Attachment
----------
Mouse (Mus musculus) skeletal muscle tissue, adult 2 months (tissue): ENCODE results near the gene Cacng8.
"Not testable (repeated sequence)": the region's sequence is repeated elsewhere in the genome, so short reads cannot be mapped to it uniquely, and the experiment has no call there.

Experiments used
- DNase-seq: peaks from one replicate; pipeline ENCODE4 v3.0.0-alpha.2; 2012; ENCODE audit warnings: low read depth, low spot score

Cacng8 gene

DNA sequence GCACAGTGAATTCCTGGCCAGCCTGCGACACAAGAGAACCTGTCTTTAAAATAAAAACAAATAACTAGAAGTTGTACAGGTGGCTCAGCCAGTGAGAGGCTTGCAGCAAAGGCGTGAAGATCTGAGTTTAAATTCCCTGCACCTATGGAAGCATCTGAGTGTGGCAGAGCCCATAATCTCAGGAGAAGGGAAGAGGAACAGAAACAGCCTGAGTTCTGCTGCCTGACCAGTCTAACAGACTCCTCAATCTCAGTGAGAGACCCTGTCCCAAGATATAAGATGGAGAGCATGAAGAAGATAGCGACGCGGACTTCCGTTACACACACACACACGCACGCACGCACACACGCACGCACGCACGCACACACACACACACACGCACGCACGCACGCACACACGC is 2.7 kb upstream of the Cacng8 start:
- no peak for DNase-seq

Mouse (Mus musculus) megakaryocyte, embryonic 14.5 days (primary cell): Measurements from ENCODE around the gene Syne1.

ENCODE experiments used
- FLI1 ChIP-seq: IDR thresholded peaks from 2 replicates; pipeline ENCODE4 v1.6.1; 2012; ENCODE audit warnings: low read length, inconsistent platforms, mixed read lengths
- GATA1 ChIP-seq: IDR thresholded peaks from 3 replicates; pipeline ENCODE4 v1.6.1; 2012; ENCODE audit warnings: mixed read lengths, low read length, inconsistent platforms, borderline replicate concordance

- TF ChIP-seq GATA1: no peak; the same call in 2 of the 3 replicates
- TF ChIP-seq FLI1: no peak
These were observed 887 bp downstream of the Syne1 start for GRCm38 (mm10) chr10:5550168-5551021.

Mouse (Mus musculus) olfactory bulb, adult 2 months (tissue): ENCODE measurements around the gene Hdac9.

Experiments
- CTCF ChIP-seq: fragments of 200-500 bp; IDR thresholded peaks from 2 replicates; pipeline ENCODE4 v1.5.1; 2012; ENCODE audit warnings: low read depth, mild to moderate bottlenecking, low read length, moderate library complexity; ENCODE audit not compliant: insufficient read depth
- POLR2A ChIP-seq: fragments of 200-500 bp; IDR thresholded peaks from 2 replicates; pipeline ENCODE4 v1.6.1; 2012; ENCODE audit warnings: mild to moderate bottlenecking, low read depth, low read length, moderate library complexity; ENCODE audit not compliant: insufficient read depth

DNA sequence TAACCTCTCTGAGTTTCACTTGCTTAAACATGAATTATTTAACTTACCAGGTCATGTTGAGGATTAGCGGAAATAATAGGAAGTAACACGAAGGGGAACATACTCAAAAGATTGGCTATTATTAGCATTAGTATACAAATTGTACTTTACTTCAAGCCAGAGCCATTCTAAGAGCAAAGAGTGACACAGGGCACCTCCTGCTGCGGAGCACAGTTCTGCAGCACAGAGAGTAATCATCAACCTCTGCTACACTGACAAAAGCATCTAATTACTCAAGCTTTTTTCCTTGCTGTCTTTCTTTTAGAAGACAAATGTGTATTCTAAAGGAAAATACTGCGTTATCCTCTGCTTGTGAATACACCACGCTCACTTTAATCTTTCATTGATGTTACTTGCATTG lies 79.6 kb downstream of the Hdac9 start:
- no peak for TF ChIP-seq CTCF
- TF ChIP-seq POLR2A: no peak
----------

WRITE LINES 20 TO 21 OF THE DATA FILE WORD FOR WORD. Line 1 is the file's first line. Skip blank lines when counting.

- no peak for TF ChIP-seq CTCF
- TF ChIP-seq POLR2A: no peak